June 22, 2024

Legend says that Julius Caesar brought the first wine grapes to the U.K. But while it’s clear that the Romans did bring grapes to the region, it’s not so clear whether there were native grape vines already in existence. The Romans may have brought their own grape varieties because of a preference in taste, or simply to remind them of home-but either way, theirs is the earliest known occurrence of winemaking in the U.K.

The Romans had to bring their own grapes to far-flung outposts of the Empire. As the Empire grew, it became more and more difficult for supply trains to travel-sometimes through hostile territory-to the more remote Roman settlements. So those settling in the U.K. needed to cultivate their own grapes if they wanted wine on a regular basis.

When the Romans finally left, winemaking stayed. The Venerable Bede mentioned vineyards in his Ecclesiastical History of the English Nation, written in 731. A few hundred years later, in 1085, the Domesday Book showed thirty-eight vineyards in existence.

Many wineries during the middle ages were located in monasteries. This may have been because wine was an integral part of Catholic ceremony. However, wine wasn’t just a religious drink. In the medieval era, it was a common social drink for all classes, particularly in the South of England, and it was common for the wealthy to have their own vineyards.

By 1491, there were about 139 large vineyards in England. Many of these were owned by the church, but a significant number were owned by the crown and various noble families. It’s clear that by this time wine was firmly established in England.

Production was declining during this time, however, and it continued to over the centuries. Historians are not completely sure why. Some believe it may be linked to the Little Ice Age, a period of intense cold weather experienced in Western Europe. Plague, political upheaval, and competition from continental winemakers may have contributed as well.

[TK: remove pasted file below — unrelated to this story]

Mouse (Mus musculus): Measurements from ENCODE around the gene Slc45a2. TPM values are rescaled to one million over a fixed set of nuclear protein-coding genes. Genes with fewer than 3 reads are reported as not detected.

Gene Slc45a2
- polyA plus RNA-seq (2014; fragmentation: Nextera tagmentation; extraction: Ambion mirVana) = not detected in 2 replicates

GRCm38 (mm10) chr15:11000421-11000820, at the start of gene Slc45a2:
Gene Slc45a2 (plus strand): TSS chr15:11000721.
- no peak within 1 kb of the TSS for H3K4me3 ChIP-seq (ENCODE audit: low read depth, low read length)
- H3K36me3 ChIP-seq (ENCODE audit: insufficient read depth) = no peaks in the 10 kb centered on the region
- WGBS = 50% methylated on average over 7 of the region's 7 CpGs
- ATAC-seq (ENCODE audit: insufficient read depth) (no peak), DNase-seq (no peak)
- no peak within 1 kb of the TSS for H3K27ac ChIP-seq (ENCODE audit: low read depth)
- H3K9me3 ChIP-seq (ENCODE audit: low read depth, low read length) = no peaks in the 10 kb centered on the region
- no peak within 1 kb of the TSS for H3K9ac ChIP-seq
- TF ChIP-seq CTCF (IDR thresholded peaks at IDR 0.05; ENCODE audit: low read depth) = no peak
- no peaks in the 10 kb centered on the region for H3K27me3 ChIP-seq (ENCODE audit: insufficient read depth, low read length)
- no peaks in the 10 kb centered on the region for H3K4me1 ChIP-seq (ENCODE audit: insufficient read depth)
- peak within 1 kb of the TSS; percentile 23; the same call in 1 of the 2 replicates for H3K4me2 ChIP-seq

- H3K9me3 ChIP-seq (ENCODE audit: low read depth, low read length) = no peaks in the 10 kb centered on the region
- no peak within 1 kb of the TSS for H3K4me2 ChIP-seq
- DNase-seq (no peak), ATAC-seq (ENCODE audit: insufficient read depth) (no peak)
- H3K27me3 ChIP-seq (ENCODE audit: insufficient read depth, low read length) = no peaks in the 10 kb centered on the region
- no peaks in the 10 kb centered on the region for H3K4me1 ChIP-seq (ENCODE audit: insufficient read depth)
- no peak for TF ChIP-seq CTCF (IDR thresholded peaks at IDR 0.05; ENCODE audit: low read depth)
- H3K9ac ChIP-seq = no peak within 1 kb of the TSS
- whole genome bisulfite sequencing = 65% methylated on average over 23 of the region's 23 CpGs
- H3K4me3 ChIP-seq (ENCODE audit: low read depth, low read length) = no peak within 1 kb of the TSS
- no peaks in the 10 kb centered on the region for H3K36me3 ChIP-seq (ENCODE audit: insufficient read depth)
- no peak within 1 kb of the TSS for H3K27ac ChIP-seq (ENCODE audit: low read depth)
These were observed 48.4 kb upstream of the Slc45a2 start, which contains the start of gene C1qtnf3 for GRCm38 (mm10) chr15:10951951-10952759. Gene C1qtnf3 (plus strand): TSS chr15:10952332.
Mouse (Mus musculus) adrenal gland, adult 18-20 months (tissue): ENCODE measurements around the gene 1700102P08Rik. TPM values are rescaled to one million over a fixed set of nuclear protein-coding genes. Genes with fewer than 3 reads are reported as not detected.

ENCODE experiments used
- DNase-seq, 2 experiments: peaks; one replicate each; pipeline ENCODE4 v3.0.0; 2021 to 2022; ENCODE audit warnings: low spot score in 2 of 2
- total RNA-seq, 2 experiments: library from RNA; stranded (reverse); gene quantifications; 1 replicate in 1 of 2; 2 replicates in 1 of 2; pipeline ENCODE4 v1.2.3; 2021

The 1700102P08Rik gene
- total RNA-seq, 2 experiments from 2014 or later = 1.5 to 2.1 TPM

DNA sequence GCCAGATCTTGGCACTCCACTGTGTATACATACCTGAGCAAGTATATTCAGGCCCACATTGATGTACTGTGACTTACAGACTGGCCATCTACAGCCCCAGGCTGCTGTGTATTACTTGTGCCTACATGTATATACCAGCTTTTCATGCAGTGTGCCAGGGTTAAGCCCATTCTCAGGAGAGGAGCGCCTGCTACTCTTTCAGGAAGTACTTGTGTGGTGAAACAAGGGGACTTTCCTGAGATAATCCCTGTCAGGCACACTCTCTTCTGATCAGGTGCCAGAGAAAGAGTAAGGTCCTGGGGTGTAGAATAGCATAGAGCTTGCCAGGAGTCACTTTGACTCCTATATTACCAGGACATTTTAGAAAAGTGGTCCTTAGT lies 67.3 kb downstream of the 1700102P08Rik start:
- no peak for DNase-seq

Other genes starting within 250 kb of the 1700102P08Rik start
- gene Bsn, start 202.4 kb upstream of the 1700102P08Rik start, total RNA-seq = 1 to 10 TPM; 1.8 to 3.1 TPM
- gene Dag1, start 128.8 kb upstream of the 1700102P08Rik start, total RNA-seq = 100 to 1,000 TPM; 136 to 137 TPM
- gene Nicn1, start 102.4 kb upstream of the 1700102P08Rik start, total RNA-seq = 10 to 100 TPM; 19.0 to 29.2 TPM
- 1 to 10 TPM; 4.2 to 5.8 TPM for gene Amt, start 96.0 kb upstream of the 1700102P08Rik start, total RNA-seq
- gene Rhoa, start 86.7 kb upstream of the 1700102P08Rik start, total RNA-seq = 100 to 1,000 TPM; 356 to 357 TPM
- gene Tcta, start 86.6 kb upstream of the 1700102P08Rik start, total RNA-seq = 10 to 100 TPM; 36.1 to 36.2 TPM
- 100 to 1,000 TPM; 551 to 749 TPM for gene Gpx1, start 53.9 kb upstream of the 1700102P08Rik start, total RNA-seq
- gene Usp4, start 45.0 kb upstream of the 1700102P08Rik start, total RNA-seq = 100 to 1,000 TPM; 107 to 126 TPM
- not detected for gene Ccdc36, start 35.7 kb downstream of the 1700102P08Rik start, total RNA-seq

Whatever the reason, the production of wine in England fell into decline-and commercial winemaking in the region was easily eclipsed by wines produced on the continent for the next few hundred years.

There is evidence that various noblemen made attempts to grow grapes and make wine during the seventeenth through nineteenth centuries, however. In the late 1800’s, the Marquess of Bute established a commercial-scale vineyard in South Wales. Wine was made there up until World War I. During the period between World Wars I and II, however, commercial winemaking in the U.K. came to a near standstill.

Ray Barrington Brock, a research chemist with an interest in gardening, is often credited as the man who brought viniculture back to the U.K. Not long after World War II, he became interested in grape growing and made it his mission to introduce grape varieties particularly suited to England’s climate.

Another pioneer in contemporary English grape-making is Edward Hymans, a gardener and writer who planted his own vineyard as part of his research for a book on the cultivation of wine grapes in the U.K.

These two helped to re-introduce grape cultivation to the U.K., but they did not develop their own commercial wineries. They did, however, inspire Major General Sir Guy Salisbury-Jones to establish one in 1952. His was the first commercial winery to be established in the U.K. since before World War I.

Since then, hundreds of wineries have established themselves in the U.K. The industry still faces some challenges, however. The climate is still not ideal for grape-growing, and winemakers must have solid scientific knowledge of soil composition, grape varieties and harvesting techniques to stay in business. High prices and VAT rates send many customers to France, where wine can be bought more cheaply. And the labeling of many cheap, low-quality wines made from concentrates as “British” has not helped the industry’s reputation.

However, wines from the U.K. are starting to make their mark in international circles. In 2007, the judges at the International Wine Challenge bestowed a gold medal on an English wine for the first time.

Because of the limits imposed by climate, the U.K. wine industry may never be as prolific as those in France, Italy, and Australia. But while the U.K. may never be known for the quantity of wine it produces, it may well become famous for its quality.